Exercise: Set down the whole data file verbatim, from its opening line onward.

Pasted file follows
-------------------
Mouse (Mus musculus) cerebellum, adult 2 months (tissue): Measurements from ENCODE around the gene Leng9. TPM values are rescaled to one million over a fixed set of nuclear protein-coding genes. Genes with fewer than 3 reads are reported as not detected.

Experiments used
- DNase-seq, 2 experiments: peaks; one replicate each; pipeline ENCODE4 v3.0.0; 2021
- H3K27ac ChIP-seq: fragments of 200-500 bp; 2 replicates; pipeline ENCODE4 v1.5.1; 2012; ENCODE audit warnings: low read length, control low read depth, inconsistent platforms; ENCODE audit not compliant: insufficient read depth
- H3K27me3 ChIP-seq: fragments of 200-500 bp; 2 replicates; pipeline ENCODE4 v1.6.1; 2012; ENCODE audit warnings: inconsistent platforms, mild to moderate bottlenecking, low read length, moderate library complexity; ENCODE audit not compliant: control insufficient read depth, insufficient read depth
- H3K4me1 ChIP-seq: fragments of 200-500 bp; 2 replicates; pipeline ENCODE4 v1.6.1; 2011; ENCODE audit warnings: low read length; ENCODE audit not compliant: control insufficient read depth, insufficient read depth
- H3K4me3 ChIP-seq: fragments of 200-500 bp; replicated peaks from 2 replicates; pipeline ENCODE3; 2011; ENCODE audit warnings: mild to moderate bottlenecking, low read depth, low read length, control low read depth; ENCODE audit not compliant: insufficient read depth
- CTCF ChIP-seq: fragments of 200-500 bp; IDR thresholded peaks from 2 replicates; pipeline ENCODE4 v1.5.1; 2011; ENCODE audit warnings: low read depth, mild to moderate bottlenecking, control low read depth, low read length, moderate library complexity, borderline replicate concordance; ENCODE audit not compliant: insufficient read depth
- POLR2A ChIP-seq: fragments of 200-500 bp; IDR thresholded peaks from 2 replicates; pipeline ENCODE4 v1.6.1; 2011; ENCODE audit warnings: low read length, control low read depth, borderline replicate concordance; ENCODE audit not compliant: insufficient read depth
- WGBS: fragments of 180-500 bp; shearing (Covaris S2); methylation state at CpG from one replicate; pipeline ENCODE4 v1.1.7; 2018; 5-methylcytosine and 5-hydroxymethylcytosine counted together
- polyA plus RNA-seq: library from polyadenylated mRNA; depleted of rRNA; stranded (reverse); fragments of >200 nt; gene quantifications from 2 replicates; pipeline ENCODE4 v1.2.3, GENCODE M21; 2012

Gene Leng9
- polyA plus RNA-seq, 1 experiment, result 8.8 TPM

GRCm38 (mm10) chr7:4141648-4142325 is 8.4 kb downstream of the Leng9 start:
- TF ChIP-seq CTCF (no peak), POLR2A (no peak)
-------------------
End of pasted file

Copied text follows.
Mouse (Mus musculus) cerebellum, adult 2 months (tissue): Measurements from ENCODE around the gene Leng9. TPM values are rescaled to one million over a fixed set of nuclear protein-coding genes. Genes with fewer than 3 reads are reported as not detected.

Experiments used
- DNase-seq, 2 experiments: peaks; one replicate each; pipeline ENCODE4 v3.0.0; 2021
- H3K27ac ChIP-seq: fragments of 200-500 bp; 2 replicates; pipeline ENCODE4 v1.5.1; 2012; ENCODE audit warnings: low read length, control low read depth, inconsistent platforms; ENCODE audit not compliant: insufficient read depth
- H3K27me3 ChIP-seq: fragments of 200-500 bp; 2 replicates; pipeline ENCODE4 v1.6.1; 2012; ENCODE audit warnings: inconsistent platforms, mild to moderate bottlenecking, low read length, moderate library complexity; ENCODE audit not compliant: control insufficient read depth, insufficient read depth
- H3K4me1 ChIP-seq: fragments of 200-500 bp; 2 replicates; pipeline ENCODE4 v1.6.1; 2011; ENCODE audit warnings: low read length; ENCODE audit not compliant: control insufficient read depth, insufficient read depth
- H3K4me3 ChIP-seq: fragments of 200-500 bp; replicated peaks from 2 replicates; pipeline ENCODE3; 2011; ENCODE audit warnings: mild to moderate bottlenecking, low read depth, low read length, control low read depth; ENCODE audit not compliant: insufficient read depth
- CTCF ChIP-seq: fragments of 200-500 bp; IDR thresholded peaks from 2 replicates; pipeline ENCODE4 v1.5.1; 2011; ENCODE audit warnings: low read depth, mild to moderate bottlenecking, control low read depth, low read length, moderate library complexity, borderline replicate concordance; ENCODE audit not compliant: insufficient read depth
- POLR2A ChIP-seq: fragments of 200-500 bp; IDR thresholded peaks from 2 replicates; pipeline ENCODE4 v1.6.1; 2011; ENCODE audit warnings: low read length, control low read depth, borderline replicate concordance; ENCODE audit not compliant: insufficient read depth
- WGBS: fragments of 180-500 bp; shearing (Covaris S2); methylation state at CpG from one replicate; pipeline ENCODE4 v1.1.7; 2018; 5-methylcytosine and 5-hydroxymethylcytosine counted together
- polyA plus RNA-seq: library from polyadenylated mRNA; depleted of rRNA; stranded (reverse); fragments of >200 nt; gene quantifications from 2 replicates; pipeline ENCODE4 v1.2.3, GENCODE M21; 2012

Gene Leng9
- polyA plus RNA-seq, 1 experiment, result 8.8 TPM

GRCm38 (mm10) chr7:4141648-4142325 is 8.4 kb downstream of the Leng9 start:
- TF ChIP-seq CTCF (no peak), POLR2A (no peak)